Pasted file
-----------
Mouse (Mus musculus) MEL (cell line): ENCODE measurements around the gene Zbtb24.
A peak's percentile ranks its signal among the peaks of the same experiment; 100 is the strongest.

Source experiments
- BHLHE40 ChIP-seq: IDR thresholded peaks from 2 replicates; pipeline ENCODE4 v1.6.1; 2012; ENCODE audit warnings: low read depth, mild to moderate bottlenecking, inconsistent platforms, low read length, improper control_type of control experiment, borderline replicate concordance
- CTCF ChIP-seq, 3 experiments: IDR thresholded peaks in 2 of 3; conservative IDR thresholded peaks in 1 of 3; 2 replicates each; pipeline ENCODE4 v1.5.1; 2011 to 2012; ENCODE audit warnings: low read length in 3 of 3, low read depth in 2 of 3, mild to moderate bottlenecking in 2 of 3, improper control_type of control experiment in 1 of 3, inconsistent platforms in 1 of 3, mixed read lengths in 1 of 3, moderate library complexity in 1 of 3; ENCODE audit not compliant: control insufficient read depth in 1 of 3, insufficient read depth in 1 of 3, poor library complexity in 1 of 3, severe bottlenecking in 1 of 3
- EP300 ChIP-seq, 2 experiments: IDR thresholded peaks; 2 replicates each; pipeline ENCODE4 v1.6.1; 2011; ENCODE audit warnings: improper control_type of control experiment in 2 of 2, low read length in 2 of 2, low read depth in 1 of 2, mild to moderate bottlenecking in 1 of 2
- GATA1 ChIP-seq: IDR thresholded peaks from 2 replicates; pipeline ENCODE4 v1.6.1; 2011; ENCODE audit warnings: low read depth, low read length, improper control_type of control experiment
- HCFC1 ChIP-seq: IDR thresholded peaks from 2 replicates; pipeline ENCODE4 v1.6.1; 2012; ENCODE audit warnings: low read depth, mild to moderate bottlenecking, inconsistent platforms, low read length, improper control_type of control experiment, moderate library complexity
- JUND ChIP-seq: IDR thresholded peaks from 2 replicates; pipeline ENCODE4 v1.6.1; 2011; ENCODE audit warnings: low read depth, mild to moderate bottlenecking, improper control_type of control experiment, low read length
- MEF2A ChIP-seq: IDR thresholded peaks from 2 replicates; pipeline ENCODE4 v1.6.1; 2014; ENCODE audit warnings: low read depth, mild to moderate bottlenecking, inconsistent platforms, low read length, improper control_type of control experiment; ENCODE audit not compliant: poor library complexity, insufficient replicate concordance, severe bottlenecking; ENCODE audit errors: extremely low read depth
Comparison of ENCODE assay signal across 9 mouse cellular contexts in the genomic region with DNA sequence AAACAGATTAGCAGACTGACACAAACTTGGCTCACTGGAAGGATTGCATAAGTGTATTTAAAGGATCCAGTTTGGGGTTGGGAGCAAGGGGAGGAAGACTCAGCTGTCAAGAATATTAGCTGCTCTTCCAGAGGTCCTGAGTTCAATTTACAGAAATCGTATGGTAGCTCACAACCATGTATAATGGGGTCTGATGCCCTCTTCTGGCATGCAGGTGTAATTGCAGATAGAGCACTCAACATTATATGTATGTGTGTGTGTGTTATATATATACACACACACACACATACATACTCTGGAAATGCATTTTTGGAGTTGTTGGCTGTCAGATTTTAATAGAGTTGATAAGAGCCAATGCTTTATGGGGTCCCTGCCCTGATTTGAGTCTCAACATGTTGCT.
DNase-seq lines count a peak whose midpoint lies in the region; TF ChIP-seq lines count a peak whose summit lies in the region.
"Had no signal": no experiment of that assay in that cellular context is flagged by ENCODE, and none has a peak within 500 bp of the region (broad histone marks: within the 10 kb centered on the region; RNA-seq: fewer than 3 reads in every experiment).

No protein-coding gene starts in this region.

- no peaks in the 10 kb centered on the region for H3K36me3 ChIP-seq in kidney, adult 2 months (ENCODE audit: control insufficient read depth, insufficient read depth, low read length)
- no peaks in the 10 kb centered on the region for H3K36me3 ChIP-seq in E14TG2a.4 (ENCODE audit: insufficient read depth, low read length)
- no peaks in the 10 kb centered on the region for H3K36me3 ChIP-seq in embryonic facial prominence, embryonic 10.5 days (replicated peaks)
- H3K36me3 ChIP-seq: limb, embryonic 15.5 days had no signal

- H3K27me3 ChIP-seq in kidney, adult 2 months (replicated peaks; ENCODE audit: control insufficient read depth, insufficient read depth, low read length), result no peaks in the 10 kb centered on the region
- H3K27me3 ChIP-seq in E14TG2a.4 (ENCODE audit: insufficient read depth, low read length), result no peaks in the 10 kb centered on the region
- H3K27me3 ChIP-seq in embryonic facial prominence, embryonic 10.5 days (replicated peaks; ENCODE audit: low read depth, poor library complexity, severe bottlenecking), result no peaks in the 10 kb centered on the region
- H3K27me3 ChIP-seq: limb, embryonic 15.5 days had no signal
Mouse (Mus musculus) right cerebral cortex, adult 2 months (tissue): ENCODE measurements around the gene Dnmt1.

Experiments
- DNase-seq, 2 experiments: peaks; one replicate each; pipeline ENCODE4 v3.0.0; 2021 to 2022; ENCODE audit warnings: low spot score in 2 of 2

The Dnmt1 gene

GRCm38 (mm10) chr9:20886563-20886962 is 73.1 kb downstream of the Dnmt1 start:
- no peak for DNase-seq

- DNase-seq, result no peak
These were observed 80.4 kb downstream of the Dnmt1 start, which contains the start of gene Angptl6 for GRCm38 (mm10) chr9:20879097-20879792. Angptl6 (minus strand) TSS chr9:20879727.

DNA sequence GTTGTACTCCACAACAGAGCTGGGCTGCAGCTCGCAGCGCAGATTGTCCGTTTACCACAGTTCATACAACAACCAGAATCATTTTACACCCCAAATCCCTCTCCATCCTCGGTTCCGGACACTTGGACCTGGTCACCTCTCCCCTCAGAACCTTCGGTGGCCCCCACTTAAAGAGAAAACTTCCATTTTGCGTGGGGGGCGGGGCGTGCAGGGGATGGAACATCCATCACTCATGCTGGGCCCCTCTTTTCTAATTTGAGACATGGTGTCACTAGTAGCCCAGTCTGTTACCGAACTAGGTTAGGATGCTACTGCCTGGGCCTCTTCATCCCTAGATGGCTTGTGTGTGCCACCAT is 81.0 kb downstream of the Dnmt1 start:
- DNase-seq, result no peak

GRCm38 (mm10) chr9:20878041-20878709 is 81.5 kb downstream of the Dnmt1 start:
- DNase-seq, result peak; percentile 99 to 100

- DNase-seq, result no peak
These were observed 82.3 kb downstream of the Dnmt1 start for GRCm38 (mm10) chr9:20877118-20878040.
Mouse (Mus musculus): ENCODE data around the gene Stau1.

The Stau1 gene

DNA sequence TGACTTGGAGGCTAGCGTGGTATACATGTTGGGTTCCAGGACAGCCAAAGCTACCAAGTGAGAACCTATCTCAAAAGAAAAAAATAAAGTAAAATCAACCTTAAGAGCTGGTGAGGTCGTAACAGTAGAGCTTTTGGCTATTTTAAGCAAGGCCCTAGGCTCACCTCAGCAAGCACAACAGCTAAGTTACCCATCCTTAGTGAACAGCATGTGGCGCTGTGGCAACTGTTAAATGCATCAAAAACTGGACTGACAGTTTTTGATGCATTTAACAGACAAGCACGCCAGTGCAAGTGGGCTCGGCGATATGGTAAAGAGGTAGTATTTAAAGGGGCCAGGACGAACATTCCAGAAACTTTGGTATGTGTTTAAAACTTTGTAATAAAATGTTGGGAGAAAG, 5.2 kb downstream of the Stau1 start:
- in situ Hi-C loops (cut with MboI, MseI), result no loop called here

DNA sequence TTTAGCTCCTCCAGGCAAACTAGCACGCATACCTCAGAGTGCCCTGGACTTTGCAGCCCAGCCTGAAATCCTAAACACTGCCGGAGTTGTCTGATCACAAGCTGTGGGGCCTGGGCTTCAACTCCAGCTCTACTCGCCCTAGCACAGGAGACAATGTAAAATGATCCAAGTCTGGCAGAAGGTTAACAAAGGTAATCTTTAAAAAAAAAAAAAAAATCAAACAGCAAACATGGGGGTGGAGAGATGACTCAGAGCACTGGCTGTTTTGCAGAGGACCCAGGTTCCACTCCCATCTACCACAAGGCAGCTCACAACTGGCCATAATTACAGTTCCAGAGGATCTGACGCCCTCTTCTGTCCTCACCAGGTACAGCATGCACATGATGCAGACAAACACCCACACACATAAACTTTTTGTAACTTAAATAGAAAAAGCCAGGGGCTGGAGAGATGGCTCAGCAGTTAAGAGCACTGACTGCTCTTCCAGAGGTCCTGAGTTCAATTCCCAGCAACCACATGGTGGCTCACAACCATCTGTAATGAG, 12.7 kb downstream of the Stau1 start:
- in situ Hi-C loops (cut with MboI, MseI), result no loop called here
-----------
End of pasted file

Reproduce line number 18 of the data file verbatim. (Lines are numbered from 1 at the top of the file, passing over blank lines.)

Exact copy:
- H3K36me3 ChIP-seq: limb, embryonic 15.5 days had no signal